Snapchat Dysmorphia: Surgeons report that patients are trying to look more like their filters

By Marina Wang

Forget Megan Fox’s nose or Angelina Jolie’s lips. The new plastic surgery trend is to look like the glossy-eyed filtered version of yourself from Snapchat, according to a recent paper published in JAMA Facial Plastic Surgery.

“Usually people bring in photographs, but what I’ve noticed is this change in what they bring in, and it’s mostly selfies and filtered photographs of themselves rather than celebrities and models,” says Dr. Neelam Vashi, a dermatologist and co-author of the paper. A survey from earlier this year found that 55 percent of plastic surgeons had patients requesting surgery to improve their appearances in selfies, up from 42 percent from two years ago.

Photo-editing was once a luxury typically reserved models and celebrities, but with social media apps like Snapchat and Facetune, people can now achieve doe-eyes and creamy skin with the simple swipe of a finger.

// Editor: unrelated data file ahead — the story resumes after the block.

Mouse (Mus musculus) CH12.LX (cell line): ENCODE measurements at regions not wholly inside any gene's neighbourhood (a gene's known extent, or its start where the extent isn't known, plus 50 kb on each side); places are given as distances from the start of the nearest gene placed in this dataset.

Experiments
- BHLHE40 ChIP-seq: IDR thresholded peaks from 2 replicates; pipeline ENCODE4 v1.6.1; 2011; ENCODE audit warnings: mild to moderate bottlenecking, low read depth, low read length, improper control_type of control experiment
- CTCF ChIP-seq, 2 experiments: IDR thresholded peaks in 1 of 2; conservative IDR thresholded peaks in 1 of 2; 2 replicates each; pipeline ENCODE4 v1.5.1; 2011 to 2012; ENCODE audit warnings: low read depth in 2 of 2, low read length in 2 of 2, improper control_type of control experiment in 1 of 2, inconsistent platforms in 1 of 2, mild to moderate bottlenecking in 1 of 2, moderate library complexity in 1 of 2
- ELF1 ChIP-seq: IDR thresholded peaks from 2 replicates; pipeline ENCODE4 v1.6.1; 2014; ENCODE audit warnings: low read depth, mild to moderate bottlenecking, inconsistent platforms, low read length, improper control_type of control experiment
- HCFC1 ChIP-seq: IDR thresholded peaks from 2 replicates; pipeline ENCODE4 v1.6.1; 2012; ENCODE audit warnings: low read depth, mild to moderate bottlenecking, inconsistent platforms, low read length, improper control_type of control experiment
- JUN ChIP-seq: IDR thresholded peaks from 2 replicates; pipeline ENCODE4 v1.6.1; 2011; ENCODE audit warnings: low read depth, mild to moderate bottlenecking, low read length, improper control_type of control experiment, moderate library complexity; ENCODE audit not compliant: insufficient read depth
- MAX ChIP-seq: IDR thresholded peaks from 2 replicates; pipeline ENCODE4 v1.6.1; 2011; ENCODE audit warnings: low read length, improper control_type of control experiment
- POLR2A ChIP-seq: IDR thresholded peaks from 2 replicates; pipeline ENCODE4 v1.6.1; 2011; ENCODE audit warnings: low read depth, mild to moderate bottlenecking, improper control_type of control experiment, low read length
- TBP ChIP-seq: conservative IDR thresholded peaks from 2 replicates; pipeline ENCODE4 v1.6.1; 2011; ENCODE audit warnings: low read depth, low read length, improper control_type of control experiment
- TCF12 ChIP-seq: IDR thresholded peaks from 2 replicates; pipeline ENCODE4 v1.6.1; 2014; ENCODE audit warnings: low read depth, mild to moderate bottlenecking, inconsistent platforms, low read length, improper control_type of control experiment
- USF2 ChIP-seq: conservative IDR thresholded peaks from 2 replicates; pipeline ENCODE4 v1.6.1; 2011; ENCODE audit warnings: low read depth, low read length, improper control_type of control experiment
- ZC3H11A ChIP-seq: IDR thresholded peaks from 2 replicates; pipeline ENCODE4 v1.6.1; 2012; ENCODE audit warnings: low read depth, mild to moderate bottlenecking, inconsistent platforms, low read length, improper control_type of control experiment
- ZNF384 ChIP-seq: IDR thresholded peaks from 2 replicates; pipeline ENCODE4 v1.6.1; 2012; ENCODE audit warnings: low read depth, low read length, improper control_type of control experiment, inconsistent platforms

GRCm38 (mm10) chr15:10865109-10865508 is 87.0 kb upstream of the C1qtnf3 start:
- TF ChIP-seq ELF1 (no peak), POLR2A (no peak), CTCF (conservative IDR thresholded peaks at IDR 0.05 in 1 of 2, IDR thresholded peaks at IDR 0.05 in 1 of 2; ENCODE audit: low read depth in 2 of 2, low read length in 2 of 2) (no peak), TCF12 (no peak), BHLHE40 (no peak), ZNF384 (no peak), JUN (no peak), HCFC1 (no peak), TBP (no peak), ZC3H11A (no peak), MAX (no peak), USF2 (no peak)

Perhaps what’s most concerning is how filters can fuel body dysmorphic disorder—an excessive preoccupation with a perceived physical flaw that falls on the obsessive-compulsive spectrum. An estimated two percent of the population have this disorder, and sufferers often seek out surgery to fix their perceived flaw. “This could be another trigger for developing body dysmorphic disorder—in that way, it’s alarming,” says Vashi.

Vashi has patients come in with selfies on a weekly basis, often looking for neonate features—bigger eyes, thinner noses, and fuller lips. “It’s more in the younger population, 40 and younger,” she says.

For these patients, Vashi tries to set realistic standards for what plastic surgery can accomplish—she can help clear up blemishes, but her patients will never look exactly like their filtered versions. Her office is lined with mirrors to show her patients that with the right lighting and angles, patients can improve how they look in a selfie without surgery. “We should all be realistic and not blur these lines between reality and fantasy,” says Vashi.